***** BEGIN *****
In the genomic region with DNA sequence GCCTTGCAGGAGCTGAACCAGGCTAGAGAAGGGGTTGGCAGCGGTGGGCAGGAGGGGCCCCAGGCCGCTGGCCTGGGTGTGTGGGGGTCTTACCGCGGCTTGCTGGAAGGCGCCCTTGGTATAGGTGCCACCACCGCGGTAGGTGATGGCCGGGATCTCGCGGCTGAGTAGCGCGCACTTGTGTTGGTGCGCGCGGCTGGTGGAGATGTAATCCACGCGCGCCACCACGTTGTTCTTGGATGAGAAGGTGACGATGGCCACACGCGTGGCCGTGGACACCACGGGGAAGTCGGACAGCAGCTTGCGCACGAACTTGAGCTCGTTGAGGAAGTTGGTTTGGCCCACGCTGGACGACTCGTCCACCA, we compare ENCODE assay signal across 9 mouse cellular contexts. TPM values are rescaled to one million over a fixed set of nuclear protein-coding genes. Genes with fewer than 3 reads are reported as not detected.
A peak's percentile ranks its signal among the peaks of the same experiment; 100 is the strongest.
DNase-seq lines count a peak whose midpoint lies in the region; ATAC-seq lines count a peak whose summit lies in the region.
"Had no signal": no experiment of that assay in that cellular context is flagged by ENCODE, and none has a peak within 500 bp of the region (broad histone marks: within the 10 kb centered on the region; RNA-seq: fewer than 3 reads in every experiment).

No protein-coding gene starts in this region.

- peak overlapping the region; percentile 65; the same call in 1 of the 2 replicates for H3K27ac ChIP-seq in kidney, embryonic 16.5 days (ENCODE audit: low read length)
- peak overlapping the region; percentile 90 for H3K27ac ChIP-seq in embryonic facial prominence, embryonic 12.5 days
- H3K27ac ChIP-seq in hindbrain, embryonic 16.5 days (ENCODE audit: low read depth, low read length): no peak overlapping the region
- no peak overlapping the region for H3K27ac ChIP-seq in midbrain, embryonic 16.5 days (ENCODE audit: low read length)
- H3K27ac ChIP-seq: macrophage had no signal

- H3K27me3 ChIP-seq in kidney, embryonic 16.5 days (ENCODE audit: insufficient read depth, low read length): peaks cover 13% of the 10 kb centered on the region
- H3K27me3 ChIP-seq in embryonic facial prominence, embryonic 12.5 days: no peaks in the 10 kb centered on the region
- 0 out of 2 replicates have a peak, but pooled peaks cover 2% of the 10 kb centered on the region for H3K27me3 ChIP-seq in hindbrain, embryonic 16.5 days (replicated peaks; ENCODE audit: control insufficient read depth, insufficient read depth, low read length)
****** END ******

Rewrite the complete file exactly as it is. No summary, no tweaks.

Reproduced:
In the genomic region with DNA sequence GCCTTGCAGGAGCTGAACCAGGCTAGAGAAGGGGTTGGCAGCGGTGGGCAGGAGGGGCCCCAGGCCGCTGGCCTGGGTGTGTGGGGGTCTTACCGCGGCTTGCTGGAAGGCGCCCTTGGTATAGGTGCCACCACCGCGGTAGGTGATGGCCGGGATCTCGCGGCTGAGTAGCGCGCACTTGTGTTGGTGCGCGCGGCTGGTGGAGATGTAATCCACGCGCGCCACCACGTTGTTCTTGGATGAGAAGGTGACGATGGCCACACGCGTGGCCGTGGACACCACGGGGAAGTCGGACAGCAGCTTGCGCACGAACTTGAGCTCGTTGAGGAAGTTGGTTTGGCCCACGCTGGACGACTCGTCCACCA, we compare ENCODE assay signal across 9 mouse cellular contexts. TPM values are rescaled to one million over a fixed set of nuclear protein-coding genes. Genes with fewer than 3 reads are reported as not detected.
A peak's percentile ranks its signal among the peaks of the same experiment; 100 is the strongest.
DNase-seq lines count a peak whose midpoint lies in the region; ATAC-seq lines count a peak whose summit lies in the region.
"Had no signal": no experiment of that assay in that cellular context is flagged by ENCODE, and none has a peak within 500 bp of the region (broad histone marks: within the 10 kb centered on the region; RNA-seq: fewer than 3 reads in every experiment).

No protein-coding gene starts in this region.

- peak overlapping the region; percentile 65; the same call in 1 of the 2 replicates for H3K27ac ChIP-seq in kidney, embryonic 16.5 days (ENCODE audit: low read length)
- peak overlapping the region; percentile 90 for H3K27ac ChIP-seq in embryonic facial prominence, embryonic 12.5 days
- H3K27ac ChIP-seq in hindbrain, embryonic 16.5 days (ENCODE audit: low read depth, low read length): no peak overlapping the region
- no peak overlapping the region for H3K27ac ChIP-seq in midbrain, embryonic 16.5 days (ENCODE audit: low read length)
- H3K27ac ChIP-seq: macrophage had no signal

- H3K27me3 ChIP-seq in kidney, embryonic 16.5 days (ENCODE audit: insufficient read depth, low read length): peaks cover 13% of the 10 kb centered on the region
- H3K27me3 ChIP-seq in embryonic facial prominence, embryonic 12.5 days: no peaks in the 10 kb centered on the region
- 0 out of 2 replicates have a peak, but pooled peaks cover 2% of the 10 kb centered on the region for H3K27me3 ChIP-seq in hindbrain, embryonic 16.5 days (replicated peaks; ENCODE audit: control insufficient read depth, insufficient read depth, low read length)